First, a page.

Vile Creature
Cast of Static and Smoke LP

As LBGQT rights remain in the forefront of today’s political climate, so it creeps furthermore into extreme music. Mina Caputo of Life of Agony and Kat Shevil (Winds of Genocide) have been out front of the movement in metal for a while now, but it appears to be picking up. Just this month I received a promos from a LBGQT ‘anti black metal’ band called Peosphoros, and the second album from Ontario doom/sludge duo, Vile Creature.

First off, I’m going to focus solely on the music here and avoid any political debate or potential minefield, as the music is the focus of this site. Second, this is a really fucking heavy album.

Vic (vocals/guitars) and Kw (vocals/drums) have created a huge slab of rumbling, feedback drenched sludge/doom that’s a massive, droning, reverb filled descent into an post nuclear, dystopian, apocalyptic soundscape. Influences are abound such as Highgate, SunnO))), The Angelic Process, Halo, Amenra and such. The crumbling, analog guitar tone is downright nasty, even if plying the same repetitive droning lurch or crawl for a majority of the 4 long songs duration.

When the guitars kick in after a somber spoken intro to opener “Water, Tinted Gold & Tainted Copper”, you teeth will rattle and your toes will curl.  And when it settle into a steady, slow lope, its simply crushing. The vocals that range from a blackened shriek to horse shouts, to a gruff roar, are a perfect complement to the music. “Circuits, Bending and Breaking” which transitions seamlessly from the opener, has a tribal plod before a utterly huge, doomy groove lumbers into view with bad intentions and stays for the track’s squealing, heft filled duration. (8 minutes). The album’s, longest track, the 13 minute “Forest, Subsists as a Tomb”, is a pure doom monster, bringing more spoken words, crawling with ash and smoke spewing forth, but there is a sneaky melody lurking under the smoldering lurch, that could be a Light Bearer harmony. You’d expect closer “Sky, In Descending Pieces” to be a more somber, atmospheric end-cap to the album’s apocalyptic theme, but instead its has a slow, foreboding build before climaxing with an almost uplifting yet still crumbling staggering peak.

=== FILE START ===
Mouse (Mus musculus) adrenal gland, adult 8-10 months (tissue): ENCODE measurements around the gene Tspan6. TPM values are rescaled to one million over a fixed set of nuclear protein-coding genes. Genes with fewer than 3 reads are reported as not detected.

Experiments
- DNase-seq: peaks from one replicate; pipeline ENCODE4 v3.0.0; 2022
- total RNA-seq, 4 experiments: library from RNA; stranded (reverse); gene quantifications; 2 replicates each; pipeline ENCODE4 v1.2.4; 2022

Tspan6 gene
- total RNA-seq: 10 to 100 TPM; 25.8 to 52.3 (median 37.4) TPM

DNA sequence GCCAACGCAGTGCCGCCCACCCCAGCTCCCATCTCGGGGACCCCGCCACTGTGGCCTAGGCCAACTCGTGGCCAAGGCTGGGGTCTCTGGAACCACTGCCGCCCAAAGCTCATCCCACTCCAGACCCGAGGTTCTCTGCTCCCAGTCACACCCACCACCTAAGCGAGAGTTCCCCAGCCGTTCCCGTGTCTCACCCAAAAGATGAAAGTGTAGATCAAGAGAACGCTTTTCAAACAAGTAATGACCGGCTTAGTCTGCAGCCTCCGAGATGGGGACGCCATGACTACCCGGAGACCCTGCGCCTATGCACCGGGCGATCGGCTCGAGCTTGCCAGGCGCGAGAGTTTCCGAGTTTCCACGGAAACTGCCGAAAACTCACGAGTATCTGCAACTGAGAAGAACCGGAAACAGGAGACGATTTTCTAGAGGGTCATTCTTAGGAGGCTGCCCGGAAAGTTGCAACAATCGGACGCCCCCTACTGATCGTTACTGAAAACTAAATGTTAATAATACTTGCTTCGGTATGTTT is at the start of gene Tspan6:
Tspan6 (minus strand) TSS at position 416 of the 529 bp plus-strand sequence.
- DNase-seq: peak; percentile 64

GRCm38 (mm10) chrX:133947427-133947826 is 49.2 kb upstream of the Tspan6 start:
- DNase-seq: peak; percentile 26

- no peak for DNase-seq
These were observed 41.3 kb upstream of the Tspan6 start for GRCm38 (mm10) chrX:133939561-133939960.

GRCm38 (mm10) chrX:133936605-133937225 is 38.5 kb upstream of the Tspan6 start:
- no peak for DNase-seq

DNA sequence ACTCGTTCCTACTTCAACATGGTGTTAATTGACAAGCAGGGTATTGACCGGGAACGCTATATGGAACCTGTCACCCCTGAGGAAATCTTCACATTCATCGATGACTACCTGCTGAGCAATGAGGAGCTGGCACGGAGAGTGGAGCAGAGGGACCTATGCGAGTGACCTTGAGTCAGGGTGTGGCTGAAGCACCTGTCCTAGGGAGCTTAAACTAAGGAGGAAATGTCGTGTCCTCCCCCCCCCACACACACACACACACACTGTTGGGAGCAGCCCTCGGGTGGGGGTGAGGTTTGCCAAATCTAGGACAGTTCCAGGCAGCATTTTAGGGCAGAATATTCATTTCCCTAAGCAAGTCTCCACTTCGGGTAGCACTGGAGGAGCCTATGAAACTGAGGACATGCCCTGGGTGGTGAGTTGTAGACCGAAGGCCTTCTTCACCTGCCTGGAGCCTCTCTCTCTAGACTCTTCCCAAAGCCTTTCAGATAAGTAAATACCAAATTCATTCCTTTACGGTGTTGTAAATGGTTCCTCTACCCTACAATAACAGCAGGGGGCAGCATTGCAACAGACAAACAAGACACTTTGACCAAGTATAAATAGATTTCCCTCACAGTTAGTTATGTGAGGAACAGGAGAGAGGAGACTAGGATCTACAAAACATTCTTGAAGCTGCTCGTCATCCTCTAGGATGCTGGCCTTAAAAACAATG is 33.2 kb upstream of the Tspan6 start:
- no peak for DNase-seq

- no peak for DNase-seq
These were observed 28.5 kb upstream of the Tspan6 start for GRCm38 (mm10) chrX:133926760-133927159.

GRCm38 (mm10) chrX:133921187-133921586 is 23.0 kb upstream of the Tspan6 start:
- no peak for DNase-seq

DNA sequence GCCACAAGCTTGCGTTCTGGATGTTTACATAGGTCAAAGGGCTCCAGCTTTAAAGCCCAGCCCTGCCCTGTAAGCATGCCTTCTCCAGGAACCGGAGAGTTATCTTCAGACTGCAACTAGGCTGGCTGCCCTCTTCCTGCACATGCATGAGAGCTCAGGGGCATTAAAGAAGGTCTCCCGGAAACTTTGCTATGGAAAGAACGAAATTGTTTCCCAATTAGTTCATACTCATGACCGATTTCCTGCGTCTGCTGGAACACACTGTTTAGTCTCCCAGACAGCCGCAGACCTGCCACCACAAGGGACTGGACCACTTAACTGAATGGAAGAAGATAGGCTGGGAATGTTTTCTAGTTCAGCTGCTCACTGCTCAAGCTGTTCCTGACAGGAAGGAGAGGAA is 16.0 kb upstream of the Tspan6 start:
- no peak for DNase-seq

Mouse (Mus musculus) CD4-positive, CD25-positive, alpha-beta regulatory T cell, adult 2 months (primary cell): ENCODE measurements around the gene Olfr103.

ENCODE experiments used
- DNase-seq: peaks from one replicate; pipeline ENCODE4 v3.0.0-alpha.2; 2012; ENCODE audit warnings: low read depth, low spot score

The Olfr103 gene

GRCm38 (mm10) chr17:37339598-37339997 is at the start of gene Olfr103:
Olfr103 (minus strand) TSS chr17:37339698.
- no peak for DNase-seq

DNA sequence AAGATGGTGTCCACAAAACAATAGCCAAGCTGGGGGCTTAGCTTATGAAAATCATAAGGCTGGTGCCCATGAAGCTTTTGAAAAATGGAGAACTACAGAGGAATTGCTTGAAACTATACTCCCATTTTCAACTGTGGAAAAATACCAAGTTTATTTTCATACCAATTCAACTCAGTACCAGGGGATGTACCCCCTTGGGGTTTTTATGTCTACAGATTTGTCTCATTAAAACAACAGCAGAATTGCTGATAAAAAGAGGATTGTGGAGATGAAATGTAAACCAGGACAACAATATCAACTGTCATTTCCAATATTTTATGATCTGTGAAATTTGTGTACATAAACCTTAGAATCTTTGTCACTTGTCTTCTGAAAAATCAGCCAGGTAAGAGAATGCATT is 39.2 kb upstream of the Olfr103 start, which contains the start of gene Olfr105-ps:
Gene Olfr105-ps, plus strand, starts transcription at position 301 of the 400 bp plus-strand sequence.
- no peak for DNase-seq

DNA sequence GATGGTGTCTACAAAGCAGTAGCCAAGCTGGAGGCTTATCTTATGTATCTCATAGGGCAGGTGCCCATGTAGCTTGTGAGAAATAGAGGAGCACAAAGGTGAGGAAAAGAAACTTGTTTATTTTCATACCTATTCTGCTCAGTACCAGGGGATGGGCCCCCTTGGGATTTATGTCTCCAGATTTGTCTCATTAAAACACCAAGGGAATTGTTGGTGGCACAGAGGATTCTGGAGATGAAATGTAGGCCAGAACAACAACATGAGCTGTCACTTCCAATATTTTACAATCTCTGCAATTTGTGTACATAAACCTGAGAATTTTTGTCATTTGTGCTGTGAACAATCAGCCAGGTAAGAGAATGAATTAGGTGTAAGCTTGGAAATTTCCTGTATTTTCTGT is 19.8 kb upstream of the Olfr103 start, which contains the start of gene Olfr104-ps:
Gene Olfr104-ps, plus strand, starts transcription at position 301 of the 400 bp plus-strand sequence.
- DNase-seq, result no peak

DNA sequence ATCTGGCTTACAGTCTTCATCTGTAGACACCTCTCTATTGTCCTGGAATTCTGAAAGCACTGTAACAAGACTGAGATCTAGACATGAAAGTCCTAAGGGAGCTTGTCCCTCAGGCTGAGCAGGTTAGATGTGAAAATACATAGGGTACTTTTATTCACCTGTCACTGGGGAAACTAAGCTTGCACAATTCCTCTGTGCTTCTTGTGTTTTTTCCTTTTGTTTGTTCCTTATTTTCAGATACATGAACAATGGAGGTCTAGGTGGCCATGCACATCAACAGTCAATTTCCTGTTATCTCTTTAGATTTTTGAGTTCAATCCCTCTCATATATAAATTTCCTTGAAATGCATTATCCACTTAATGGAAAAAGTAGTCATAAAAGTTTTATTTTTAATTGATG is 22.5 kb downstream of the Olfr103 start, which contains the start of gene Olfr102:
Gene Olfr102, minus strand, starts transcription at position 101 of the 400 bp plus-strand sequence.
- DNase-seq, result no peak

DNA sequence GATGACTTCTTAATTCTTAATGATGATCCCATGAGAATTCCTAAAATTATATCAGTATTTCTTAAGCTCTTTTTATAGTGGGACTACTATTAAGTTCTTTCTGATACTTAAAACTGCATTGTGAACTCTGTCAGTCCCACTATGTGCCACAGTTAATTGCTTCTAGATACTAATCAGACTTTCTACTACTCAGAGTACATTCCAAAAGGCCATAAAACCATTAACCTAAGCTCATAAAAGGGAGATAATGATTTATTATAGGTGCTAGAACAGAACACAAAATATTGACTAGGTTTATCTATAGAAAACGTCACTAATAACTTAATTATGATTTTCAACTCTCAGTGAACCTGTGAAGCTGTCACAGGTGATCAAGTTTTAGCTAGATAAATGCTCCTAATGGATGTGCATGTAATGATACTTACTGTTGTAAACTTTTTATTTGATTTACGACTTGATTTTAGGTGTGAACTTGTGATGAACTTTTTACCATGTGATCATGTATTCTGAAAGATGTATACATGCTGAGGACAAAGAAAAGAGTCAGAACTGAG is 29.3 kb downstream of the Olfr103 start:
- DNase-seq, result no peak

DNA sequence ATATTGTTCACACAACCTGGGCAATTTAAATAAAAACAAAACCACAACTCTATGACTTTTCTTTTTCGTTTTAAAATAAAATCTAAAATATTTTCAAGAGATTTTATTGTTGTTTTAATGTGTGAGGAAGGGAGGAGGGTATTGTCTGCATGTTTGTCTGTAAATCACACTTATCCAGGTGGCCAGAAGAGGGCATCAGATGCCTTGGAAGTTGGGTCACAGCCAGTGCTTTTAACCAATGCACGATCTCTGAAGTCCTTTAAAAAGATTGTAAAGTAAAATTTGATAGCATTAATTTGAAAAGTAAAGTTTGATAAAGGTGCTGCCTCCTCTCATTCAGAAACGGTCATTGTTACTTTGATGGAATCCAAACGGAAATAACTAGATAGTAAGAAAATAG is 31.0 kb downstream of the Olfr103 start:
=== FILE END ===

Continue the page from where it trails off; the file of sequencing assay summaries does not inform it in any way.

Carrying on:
It’s a shame this is going to be one of Halo of Flies last releases, as the label is closing later this year, but this is a typically fantastic release from the label and shows they are going out on a high note, but I expected no less.

[Visit the band's website]
Written by Erik T
March 21st, 2018


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